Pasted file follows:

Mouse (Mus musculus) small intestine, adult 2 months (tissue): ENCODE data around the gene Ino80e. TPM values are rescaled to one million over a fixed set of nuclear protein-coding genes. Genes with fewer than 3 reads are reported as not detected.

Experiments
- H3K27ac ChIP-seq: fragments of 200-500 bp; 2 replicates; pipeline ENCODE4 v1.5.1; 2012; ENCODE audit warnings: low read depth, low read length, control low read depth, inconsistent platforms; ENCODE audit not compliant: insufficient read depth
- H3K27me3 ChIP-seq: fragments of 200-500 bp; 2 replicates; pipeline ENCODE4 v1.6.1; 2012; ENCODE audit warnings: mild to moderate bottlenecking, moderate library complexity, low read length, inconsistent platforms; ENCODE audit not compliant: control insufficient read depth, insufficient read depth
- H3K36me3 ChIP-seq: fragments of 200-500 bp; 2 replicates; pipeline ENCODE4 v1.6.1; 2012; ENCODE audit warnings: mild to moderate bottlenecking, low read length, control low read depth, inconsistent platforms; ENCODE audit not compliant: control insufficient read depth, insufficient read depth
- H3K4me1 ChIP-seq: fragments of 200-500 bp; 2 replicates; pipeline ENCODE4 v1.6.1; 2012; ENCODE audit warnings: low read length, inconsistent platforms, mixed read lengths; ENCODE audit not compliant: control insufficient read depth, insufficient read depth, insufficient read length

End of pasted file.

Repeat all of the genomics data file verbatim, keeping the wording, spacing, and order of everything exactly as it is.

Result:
Mouse (Mus musculus) small intestine, adult 2 months (tissue): ENCODE data around the gene Ino80e. TPM values are rescaled to one million over a fixed set of nuclear protein-coding genes. Genes with fewer than 3 reads are reported as not detected.

Experiments
- H3K27ac ChIP-seq: fragments of 200-500 bp; 2 replicates; pipeline ENCODE4 v1.5.1; 2012; ENCODE audit warnings: low read depth, low read length, control low read depth, inconsistent platforms; ENCODE audit not compliant: insufficient read depth
- H3K27me3 ChIP-seq: fragments of 200-500 bp; 2 replicates; pipeline ENCODE4 v1.6.1; 2012; ENCODE audit warnings: mild to moderate bottlenecking, moderate library complexity, low read length, inconsistent platforms; ENCODE audit not compliant: control insufficient read depth, insufficient read depth
- H3K36me3 ChIP-seq: fragments of 200-500 bp; 2 replicates; pipeline ENCODE4 v1.6.1; 2012; ENCODE audit warnings: mild to moderate bottlenecking, low read length, control low read depth, inconsistent platforms; ENCODE audit not compliant: control insufficient read depth, insufficient read depth
- H3K4me1 ChIP-seq: fragments of 200-500 bp; 2 replicates; pipeline ENCODE4 v1.6.1; 2012; ENCODE audit warnings: low read length, inconsistent platforms, mixed read lengths; ENCODE audit not compliant: control insufficient read depth, insufficient read depth, insufficient read length